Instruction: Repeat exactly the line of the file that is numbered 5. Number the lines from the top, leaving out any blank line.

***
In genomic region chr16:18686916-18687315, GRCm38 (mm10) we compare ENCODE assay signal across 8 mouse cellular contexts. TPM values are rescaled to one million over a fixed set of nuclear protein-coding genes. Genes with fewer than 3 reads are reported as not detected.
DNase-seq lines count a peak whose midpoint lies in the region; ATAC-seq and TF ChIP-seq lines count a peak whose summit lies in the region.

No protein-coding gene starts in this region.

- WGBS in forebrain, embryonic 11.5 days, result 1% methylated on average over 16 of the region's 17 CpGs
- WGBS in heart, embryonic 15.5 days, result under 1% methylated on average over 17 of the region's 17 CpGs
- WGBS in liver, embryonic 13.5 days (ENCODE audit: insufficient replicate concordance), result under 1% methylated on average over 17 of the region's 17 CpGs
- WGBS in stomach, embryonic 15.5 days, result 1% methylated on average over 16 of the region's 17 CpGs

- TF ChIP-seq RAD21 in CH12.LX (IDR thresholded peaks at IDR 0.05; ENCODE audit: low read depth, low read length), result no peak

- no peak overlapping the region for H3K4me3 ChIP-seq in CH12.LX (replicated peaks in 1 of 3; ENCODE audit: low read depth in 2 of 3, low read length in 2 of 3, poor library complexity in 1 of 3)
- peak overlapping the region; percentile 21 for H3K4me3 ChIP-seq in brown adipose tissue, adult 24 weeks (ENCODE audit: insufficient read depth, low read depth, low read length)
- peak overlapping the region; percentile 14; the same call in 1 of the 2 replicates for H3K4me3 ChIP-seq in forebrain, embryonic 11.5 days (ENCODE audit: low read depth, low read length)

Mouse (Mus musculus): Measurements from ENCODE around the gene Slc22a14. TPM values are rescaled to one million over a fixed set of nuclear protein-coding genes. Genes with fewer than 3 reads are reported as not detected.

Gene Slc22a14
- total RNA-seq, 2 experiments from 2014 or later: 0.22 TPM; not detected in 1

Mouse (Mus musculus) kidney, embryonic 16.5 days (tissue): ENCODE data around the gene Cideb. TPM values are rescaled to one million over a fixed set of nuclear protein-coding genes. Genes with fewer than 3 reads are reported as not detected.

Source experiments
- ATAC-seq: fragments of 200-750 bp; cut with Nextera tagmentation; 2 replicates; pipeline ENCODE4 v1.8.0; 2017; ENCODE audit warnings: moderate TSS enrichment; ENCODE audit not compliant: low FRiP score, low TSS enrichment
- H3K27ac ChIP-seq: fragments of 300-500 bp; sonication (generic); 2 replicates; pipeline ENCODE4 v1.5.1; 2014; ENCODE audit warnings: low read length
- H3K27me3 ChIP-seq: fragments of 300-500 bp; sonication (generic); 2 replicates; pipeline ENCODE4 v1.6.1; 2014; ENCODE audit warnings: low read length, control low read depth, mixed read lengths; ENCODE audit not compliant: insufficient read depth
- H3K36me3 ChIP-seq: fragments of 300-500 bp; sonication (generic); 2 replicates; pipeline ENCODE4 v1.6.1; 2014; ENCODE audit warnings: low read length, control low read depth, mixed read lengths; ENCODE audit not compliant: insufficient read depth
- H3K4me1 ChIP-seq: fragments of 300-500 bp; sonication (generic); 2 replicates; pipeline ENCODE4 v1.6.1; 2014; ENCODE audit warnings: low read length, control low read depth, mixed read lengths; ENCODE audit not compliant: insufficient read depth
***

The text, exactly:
- WGBS in heart, embryonic 15.5 days, result under 1% methylated on average over 17 of the region's 17 CpGs